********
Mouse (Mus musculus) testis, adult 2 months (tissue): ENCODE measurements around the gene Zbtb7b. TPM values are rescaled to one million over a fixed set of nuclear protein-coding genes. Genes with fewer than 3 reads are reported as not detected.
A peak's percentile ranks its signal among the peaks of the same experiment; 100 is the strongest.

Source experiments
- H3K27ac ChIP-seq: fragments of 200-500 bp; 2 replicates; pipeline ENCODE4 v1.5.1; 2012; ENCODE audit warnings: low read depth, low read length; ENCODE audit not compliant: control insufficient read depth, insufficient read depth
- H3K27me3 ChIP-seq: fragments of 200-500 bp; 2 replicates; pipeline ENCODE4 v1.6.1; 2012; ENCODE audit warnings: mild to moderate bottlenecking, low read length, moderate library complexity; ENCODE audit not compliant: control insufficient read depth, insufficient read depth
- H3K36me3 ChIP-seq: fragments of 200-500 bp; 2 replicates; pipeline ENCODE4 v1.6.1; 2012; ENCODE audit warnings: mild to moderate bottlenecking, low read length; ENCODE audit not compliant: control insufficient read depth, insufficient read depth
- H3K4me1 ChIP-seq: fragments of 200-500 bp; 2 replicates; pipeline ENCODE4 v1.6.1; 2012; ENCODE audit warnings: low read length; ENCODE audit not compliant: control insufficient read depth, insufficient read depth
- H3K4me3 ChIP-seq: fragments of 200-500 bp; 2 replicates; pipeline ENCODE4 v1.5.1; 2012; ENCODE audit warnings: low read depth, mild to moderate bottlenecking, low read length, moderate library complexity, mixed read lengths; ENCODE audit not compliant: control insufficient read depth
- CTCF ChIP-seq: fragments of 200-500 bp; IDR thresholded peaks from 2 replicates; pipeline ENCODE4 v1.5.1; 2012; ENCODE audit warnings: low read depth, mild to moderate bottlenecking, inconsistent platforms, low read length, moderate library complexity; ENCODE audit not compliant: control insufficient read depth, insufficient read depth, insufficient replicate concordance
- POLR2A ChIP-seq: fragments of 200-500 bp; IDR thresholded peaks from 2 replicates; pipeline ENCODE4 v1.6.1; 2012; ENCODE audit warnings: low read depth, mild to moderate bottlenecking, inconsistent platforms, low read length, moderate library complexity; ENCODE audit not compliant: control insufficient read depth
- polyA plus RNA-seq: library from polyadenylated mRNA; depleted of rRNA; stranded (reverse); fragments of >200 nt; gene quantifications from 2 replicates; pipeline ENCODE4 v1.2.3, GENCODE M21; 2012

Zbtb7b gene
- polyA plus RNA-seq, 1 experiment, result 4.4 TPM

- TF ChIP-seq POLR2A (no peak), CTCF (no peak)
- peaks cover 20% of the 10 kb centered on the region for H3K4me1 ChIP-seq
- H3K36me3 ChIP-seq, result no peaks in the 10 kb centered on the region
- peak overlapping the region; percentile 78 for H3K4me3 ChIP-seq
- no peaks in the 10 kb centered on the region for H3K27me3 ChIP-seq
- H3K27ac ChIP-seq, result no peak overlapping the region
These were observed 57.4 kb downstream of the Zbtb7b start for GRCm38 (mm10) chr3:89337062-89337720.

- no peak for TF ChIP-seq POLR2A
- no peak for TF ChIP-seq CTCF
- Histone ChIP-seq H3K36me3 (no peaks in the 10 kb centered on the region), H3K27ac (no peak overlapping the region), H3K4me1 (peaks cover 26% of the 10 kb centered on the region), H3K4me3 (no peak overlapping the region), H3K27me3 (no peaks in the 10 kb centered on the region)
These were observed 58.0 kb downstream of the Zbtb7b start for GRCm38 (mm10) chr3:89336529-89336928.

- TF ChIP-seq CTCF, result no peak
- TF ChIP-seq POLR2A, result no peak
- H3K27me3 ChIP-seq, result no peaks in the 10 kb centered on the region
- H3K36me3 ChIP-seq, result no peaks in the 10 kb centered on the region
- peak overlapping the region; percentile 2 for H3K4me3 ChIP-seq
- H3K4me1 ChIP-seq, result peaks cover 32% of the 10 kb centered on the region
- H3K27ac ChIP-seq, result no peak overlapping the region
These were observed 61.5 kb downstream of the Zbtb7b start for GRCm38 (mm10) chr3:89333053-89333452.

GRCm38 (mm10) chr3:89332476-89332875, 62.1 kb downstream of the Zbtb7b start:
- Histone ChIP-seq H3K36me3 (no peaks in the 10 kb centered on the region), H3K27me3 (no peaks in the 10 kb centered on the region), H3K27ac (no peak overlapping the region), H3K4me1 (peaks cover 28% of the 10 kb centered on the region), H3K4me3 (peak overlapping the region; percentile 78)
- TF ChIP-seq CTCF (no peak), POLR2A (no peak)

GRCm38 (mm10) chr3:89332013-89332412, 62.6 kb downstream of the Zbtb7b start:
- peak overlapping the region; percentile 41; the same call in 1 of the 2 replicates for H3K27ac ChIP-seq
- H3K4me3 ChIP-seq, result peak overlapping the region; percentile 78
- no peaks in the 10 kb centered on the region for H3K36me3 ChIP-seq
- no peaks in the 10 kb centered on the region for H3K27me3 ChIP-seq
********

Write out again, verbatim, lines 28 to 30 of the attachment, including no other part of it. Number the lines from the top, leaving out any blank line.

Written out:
- H3K36me3 ChIP-seq, result no peaks in the 10 kb centered on the region
- peak overlapping the region; percentile 2 for H3K4me3 ChIP-seq
- H3K4me1 ChIP-seq, result peaks cover 32% of the 10 kb centered on the region